3rd Bear May Have Been Included in Fatal Smokies Attack

Officials of the Great Smoky Mountains National Park are now checking into the possibility that a 3rd bear may have been involved in an attack whcih killed a Cosby, Tenn., woman on Sunday. This is reportedly the first-ever fatality in the Smokies from a black bear attack.

Rangers shot an adult female and yearling cub that were found hovering over the lifeless body of Glenda Bradley. Park spokesman Bob Miller says rangers now are looking into reports that a third bear was seen in the area. The bear is described as smaller than the female that was shot.

Meantime, Miller says a preliminary exam of the two killed bears confirms they preyed on the victim. Whether they mauled her to death is unknown. But Miller says the bears were clearly aggressive to hikers who tried to help, and would have needed to be put down anyway.

The attack occurred approximately two miles up the Little River Trail from trailhead in Elkmont after 50-year old Glenda Bradley separated from her companion when he went fishing in the river.

The man told park officials he returned about an hour later and discovered Ms. Bradely's body off the trail. According to the Park Service, two bears -- ane adult female weighing 112 pounds, and a 40-pound yearling -- were at the body.

Bob Miller, a spokesman for the Great Smoky Mountains National Park, says rangers had tagged the bear in 1998 and had placed an orphaned cub with her. Miller says the animal wasn't known as a "problem
bear."

Quoted in the Knoxville News Sentinel, park wildlife biologist Kim DeLozier said, "We know black bears have preyed on other species in the park, like white-tailed deer," DeLozier said. "Given our black-bear density and number of visitors, there's always been the potential for this. Maybe that's something people have underestimated in the past."

DeLozier said 37 fatal black-bear attacks have been recorded in the United States. He said Sunday's fatality was only the second fatal black-bear attack in a national park. The other occurred in Yellowstone.

Estimates put the park's black-bear population at about 1,800, more than triple the 300 to 500 animals that were estimated to exist when the park began monitoring its bears 30 years ago.

DeLozier said the adult female's small size (112 pounds as opposed to the typical female weight of 125 to 150 pounds) reflects the usual food shortage at this time of the year but does not indicate she was starved. He also said the adult shouldn't have been overly protective of her cub since it was a yearling and almost old enough to be independent.

Michael Pelton, who led UT's black-bear research project in the Smokies park for over 30 years, learned of the fatal attack Sunday night at his Virginia farmhouse, where he has lived since his recent retirement.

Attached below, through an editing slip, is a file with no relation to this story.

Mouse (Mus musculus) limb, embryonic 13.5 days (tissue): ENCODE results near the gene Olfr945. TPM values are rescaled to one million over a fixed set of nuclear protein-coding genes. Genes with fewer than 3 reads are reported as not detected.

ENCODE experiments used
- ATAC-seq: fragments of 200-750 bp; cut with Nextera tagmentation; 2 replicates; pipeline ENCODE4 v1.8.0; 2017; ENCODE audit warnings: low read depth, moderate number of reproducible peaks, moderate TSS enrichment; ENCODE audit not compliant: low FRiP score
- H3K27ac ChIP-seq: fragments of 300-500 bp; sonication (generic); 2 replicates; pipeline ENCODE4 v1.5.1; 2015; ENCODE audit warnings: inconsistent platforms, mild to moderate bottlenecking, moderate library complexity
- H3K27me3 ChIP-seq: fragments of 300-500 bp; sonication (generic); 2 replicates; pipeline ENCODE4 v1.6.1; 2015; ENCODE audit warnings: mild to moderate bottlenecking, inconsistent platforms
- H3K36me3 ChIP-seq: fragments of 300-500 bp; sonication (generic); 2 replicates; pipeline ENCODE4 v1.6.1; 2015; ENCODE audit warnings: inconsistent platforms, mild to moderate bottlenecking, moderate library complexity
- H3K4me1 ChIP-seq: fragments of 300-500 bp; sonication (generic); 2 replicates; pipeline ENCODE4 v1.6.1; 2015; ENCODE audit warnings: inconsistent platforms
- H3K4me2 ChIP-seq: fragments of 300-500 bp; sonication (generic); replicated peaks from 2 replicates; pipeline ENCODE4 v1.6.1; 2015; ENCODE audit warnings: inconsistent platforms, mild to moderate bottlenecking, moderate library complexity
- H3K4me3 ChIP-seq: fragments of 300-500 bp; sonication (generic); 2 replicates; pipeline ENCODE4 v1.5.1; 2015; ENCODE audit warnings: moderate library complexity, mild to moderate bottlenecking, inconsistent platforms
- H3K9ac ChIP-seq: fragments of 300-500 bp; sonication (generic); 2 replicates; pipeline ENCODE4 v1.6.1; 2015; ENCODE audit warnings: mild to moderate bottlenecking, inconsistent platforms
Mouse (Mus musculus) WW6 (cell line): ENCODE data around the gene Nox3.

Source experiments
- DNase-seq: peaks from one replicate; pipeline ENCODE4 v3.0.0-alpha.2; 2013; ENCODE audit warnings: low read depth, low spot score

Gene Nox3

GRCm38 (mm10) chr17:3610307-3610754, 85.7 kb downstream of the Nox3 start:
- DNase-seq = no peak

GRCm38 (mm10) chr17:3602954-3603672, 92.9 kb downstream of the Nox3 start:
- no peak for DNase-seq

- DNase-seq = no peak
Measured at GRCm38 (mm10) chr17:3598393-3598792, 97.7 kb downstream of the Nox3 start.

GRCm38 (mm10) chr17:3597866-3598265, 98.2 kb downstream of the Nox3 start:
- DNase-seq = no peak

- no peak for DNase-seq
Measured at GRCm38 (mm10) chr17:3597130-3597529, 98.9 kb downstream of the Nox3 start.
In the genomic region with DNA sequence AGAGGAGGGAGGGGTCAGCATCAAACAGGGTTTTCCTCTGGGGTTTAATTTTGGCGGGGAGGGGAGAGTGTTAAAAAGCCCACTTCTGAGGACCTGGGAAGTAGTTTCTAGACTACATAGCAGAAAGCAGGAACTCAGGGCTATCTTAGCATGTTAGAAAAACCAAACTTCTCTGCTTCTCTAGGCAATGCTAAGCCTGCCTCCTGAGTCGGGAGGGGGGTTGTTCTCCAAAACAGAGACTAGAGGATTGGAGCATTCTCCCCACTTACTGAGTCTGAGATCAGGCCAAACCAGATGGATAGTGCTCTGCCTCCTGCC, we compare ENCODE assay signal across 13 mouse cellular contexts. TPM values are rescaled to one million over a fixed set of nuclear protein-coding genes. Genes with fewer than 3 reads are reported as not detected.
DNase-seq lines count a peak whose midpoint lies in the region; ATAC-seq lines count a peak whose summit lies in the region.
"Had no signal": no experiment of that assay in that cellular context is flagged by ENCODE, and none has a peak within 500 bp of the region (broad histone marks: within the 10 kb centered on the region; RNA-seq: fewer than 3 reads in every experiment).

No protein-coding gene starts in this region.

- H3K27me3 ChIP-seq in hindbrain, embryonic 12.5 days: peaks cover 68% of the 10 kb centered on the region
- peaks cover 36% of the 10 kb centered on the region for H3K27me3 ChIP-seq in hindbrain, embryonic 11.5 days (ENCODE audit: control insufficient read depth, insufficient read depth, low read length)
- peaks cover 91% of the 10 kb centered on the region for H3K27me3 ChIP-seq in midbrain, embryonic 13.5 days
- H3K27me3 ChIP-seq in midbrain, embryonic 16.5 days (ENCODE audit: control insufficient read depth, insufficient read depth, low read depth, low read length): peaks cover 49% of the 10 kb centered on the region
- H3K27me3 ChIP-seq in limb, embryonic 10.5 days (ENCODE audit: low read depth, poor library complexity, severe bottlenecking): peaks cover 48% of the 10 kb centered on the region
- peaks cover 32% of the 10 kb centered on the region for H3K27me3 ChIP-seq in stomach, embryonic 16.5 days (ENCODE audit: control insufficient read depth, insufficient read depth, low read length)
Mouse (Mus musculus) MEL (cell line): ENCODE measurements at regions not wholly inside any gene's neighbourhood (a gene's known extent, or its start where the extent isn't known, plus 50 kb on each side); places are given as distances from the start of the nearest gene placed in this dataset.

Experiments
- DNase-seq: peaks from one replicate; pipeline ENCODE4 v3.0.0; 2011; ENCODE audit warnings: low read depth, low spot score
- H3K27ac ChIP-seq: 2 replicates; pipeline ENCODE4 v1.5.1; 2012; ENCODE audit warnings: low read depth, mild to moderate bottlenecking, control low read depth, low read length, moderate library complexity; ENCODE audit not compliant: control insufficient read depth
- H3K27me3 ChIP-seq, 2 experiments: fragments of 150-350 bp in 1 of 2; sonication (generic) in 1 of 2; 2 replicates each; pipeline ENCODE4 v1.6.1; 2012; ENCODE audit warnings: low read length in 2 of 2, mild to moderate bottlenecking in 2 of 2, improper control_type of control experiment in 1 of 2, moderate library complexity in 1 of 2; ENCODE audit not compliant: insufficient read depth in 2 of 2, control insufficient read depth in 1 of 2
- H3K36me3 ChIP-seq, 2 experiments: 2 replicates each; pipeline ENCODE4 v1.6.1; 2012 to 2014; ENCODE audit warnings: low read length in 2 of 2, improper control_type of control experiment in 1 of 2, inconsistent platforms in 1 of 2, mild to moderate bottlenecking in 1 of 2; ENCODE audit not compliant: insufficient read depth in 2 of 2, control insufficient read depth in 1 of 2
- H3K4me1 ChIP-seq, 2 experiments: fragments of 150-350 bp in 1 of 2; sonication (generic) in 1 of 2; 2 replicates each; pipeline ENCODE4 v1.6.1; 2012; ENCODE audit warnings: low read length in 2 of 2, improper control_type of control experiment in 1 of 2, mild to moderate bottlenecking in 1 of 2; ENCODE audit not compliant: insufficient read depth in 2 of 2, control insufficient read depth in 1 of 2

"It sounds like a predatory response on the part of the animal," Pelton said. "I have to think the bear had an instinctive reaction when the person started running or somehow responding as prey.

"What makes this so rare is that it's a black bear. Their level of aggression isn't nearly what you find in brown (or grizzly) bears or polar bears."

Joe Clark of the U.S. Geological Survey Southern Appalachian Field Lab and lead researcher of an ongoing attempt to reintroduce black bears to the Big South Fork National River and Recreation Area, said the fact that the fatal attack occurred in the Southeast and not out West makes it especially shocking.

"You hear about these things in other parts of the country, but it's a different deal when it comes home to roost," Clark said. "These are normally secretive critters, but you take an estimated 1,800 bears in a park that gets 10 million visitors, and that's obviously a lot of bear interactions."

The last serious bear attack in the park occurred in 1989 when a black bear mauled a visitor in the Chimneys Picnic Area. That same year the park recorded a total of 17 bear incidents, the highest on record. DeLozier said most occurred in areas of high use and that with the exception of the Chimneys attack, the injuries involved were minor.

He said the park on average has to kill one nuisance bear a year; last year the park killed three. He said so far this year there have been few reports of nuisance bear activity.

The park attracts more visitors than any national park in the country. DeLozier said the park will stick to the bear-management policy it implemented a decade ago stressing proper food storage by park users and increased monitoring of nuisance bears.

Four backcountry campsites in the general area of the attack -- sites 21, 23, 24 and 30 -- will be closed pending confirmation of the cause of Bradley's death.

"This attack was very bizarre and rare, but in my estimation it's as safe now to hike in the park as it ever was," DeLozier said.

Les Kirk, a Chattanooga trout fisherman and owner of Choo Choo Fly and Tackle frequents the mountains regularly. Kirk said, "one person a year on the average gets killed by a black bear in the United States. So it's a very uncommon occurance when you consider that 160 people are killed (every year) just by bees, wasps and hornets."

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